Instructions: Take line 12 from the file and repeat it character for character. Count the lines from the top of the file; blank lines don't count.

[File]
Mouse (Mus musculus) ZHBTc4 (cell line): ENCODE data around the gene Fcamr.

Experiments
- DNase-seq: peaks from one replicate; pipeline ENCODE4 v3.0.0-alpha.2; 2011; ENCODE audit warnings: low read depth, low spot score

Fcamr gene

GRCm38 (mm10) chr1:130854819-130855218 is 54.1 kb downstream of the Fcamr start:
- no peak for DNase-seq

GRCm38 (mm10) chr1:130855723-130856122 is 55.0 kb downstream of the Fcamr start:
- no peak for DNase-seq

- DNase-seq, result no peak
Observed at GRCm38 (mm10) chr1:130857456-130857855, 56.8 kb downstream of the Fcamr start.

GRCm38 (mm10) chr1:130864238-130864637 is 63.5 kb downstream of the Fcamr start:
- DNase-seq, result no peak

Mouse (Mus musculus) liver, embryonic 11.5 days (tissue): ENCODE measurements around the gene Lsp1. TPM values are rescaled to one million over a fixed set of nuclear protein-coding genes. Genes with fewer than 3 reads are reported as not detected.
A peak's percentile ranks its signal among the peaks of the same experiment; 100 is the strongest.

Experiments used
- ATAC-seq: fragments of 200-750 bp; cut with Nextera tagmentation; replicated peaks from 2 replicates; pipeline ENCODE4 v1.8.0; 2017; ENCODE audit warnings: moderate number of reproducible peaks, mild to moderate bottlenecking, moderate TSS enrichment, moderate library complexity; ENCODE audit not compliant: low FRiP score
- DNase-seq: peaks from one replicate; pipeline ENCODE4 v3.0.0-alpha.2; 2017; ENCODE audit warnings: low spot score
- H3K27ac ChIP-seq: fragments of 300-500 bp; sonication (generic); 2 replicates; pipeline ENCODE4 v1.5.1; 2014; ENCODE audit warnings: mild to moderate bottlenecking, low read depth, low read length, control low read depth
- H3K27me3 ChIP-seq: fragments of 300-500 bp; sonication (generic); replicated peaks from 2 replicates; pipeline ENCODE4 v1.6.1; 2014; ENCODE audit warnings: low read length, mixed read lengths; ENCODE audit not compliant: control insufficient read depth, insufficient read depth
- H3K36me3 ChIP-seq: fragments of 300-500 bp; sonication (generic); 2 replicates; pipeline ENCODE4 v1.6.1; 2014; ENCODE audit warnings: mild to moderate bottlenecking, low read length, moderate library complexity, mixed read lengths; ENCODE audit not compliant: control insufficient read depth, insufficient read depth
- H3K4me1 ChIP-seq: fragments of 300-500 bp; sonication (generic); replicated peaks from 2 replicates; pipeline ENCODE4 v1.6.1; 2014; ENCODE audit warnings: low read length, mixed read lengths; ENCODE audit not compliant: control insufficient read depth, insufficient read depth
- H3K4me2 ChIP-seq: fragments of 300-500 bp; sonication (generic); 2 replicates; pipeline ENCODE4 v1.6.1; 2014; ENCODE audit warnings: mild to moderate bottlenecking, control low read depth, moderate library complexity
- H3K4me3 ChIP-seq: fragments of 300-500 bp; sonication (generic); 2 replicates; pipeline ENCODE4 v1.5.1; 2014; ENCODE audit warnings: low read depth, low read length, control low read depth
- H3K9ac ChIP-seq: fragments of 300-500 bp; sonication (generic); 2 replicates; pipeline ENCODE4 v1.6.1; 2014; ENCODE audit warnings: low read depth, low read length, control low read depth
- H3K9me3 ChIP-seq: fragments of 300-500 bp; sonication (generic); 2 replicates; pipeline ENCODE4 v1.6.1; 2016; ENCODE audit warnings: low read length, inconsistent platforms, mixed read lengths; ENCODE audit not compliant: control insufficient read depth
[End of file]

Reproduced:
- DNase-seq, result no peak